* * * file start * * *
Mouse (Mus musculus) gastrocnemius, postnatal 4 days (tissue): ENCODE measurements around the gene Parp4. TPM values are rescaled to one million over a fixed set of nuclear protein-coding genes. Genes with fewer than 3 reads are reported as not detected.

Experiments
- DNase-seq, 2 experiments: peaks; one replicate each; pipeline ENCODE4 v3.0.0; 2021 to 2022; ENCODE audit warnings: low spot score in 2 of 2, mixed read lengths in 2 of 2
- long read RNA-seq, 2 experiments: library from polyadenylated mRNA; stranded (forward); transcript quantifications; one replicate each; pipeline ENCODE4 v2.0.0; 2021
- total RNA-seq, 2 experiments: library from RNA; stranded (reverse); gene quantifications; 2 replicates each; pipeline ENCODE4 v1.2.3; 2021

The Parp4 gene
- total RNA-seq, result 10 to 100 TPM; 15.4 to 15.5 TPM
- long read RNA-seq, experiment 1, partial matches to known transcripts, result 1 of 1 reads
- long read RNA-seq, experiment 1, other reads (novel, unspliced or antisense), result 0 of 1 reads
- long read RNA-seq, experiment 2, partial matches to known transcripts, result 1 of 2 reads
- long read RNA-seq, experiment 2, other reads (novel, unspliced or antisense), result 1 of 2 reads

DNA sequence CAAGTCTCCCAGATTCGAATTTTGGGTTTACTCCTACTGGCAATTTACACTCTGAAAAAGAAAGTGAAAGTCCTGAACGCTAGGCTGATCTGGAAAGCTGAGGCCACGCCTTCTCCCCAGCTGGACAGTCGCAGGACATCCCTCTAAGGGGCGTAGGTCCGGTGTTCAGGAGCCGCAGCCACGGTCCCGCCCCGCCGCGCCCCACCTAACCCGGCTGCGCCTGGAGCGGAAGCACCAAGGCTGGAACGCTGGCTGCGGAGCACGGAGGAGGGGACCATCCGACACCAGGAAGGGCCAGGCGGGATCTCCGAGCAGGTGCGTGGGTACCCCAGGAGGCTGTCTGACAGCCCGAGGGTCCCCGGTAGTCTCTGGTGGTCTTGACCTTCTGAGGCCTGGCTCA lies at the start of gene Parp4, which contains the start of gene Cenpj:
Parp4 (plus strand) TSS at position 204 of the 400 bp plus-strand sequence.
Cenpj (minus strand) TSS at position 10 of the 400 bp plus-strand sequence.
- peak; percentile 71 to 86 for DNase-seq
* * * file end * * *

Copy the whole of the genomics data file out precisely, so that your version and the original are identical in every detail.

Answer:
Mouse (Mus musculus) gastrocnemius, postnatal 4 days (tissue): ENCODE measurements around the gene Parp4. TPM values are rescaled to one million over a fixed set of nuclear protein-coding genes. Genes with fewer than 3 reads are reported as not detected.

Experiments
- DNase-seq, 2 experiments: peaks; one replicate each; pipeline ENCODE4 v3.0.0; 2021 to 2022; ENCODE audit warnings: low spot score in 2 of 2, mixed read lengths in 2 of 2
- long read RNA-seq, 2 experiments: library from polyadenylated mRNA; stranded (forward); transcript quantifications; one replicate each; pipeline ENCODE4 v2.0.0; 2021
- total RNA-seq, 2 experiments: library from RNA; stranded (reverse); gene quantifications; 2 replicates each; pipeline ENCODE4 v1.2.3; 2021

The Parp4 gene
- total RNA-seq, result 10 to 100 TPM; 15.4 to 15.5 TPM
- long read RNA-seq, experiment 1, partial matches to known transcripts, result 1 of 1 reads
- long read RNA-seq, experiment 1, other reads (novel, unspliced or antisense), result 0 of 1 reads
- long read RNA-seq, experiment 2, partial matches to known transcripts, result 1 of 2 reads
- long read RNA-seq, experiment 2, other reads (novel, unspliced or antisense), result 1 of 2 reads

DNA sequence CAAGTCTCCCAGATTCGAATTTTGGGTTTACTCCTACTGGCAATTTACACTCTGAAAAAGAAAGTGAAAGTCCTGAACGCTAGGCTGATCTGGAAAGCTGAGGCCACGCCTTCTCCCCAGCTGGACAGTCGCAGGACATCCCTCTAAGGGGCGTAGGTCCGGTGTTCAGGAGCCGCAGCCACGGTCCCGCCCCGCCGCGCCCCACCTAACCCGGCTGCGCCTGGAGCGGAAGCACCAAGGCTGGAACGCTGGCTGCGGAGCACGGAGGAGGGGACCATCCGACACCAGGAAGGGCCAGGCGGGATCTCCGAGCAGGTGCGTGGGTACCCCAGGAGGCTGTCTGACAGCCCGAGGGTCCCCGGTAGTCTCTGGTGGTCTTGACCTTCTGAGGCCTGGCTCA lies at the start of gene Parp4, which contains the start of gene Cenpj:
Parp4 (plus strand) TSS at position 204 of the 400 bp plus-strand sequence.
Cenpj (minus strand) TSS at position 10 of the 400 bp plus-strand sequence.
- peak; percentile 71 to 86 for DNase-seq